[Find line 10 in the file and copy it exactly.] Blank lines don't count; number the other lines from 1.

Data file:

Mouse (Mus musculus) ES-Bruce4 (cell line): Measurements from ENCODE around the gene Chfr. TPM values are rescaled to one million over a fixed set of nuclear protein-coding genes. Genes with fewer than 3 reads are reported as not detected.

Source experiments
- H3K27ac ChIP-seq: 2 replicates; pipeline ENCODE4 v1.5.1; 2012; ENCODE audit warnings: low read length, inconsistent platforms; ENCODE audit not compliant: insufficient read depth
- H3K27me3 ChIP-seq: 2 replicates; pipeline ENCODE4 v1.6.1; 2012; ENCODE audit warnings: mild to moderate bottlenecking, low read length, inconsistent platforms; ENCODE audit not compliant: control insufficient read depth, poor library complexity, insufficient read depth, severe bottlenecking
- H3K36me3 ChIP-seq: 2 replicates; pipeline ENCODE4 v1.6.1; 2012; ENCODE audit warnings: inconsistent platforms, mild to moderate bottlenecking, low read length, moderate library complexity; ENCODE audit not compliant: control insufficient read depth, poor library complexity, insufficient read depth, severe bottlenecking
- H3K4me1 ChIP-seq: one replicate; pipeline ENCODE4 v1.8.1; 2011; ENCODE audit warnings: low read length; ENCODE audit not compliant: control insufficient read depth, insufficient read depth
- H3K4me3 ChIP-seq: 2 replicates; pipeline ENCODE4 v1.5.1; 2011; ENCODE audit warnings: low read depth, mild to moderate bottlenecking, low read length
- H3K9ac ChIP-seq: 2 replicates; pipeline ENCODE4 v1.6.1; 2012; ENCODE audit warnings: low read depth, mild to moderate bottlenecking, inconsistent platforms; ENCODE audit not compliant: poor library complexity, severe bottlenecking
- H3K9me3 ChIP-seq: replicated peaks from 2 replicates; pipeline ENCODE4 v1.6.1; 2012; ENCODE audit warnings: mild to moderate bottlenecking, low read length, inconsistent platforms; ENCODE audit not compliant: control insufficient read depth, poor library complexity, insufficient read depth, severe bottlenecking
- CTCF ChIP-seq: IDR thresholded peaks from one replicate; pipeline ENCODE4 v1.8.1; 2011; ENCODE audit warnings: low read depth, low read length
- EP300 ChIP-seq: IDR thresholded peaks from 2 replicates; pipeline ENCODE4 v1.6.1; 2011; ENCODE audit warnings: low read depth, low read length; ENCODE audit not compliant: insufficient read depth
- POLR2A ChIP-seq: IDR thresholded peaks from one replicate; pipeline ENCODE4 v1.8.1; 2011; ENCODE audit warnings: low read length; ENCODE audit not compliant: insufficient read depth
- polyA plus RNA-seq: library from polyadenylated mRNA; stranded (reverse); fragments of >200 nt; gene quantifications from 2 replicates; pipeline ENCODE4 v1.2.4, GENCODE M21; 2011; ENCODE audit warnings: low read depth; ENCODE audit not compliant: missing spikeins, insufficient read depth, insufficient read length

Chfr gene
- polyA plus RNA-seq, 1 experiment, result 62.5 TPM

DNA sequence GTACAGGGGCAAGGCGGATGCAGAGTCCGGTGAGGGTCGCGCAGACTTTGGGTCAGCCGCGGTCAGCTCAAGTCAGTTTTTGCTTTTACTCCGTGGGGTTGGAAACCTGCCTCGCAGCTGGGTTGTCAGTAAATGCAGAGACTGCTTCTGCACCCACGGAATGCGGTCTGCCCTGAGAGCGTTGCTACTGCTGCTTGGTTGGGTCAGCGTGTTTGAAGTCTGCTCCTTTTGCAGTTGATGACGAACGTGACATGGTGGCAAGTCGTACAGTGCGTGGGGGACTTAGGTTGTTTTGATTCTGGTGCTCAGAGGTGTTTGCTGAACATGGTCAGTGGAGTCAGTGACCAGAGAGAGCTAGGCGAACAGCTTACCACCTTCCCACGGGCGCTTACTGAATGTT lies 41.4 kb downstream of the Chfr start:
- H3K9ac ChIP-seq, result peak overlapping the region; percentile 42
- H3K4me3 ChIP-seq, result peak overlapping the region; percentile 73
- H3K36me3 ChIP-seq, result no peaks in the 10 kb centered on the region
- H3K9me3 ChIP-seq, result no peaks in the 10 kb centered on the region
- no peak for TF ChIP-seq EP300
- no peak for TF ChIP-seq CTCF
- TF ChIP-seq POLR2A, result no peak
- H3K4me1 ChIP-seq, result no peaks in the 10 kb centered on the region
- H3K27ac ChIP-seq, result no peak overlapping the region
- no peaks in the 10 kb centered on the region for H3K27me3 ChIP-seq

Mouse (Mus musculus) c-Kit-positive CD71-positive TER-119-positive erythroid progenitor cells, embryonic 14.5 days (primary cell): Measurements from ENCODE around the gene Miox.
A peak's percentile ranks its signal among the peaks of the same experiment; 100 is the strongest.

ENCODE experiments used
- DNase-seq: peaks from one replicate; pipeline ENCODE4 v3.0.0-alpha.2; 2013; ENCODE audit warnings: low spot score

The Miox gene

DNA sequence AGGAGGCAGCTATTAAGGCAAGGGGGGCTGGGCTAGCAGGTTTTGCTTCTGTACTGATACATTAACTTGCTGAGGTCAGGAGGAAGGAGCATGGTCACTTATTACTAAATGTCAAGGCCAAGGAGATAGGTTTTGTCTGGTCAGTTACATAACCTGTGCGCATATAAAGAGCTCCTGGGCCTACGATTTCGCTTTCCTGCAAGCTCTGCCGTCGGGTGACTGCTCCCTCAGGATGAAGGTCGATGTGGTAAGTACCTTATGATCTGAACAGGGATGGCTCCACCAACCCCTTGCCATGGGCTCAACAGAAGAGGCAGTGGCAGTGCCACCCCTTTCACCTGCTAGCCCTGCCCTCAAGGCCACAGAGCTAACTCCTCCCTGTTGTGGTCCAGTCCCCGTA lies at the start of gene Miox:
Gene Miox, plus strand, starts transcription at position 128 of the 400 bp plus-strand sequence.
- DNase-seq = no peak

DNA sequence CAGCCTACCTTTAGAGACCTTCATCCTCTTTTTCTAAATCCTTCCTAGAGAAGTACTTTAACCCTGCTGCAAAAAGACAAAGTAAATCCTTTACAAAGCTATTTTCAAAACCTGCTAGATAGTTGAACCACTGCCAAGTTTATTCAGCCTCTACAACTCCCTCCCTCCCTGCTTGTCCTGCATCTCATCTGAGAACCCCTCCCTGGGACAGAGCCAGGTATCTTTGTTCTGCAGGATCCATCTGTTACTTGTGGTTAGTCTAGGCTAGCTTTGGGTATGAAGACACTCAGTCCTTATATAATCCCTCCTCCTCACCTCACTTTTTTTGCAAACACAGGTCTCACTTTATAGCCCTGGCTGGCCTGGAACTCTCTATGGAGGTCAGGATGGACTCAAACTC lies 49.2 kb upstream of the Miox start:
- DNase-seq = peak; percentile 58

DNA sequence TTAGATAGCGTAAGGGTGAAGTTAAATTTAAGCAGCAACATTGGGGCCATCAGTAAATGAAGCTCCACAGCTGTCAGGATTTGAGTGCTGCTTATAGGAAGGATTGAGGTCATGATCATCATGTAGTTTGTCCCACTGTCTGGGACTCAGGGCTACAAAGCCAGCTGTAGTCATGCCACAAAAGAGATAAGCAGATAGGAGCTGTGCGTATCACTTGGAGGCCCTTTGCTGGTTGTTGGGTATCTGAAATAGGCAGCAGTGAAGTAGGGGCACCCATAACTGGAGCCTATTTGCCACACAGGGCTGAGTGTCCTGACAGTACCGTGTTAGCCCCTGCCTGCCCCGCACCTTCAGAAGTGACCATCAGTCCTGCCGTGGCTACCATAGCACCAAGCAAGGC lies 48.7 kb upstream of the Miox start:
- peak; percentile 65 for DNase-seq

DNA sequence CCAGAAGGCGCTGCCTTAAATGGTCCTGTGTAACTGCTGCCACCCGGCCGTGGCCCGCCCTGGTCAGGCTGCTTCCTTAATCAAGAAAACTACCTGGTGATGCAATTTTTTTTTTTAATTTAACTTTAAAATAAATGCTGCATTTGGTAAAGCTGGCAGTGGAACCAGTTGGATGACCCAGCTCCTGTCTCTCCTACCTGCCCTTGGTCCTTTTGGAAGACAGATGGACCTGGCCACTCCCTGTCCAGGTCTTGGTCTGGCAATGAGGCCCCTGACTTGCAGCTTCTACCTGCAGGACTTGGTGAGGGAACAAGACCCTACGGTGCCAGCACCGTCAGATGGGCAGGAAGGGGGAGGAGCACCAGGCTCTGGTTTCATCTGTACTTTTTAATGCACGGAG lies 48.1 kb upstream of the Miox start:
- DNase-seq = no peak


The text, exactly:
- CTCF ChIP-seq: IDR thresholded peaks from one replicate; pipeline ENCODE4 v1.8.1; 2011; ENCODE audit warnings: low read depth, low read length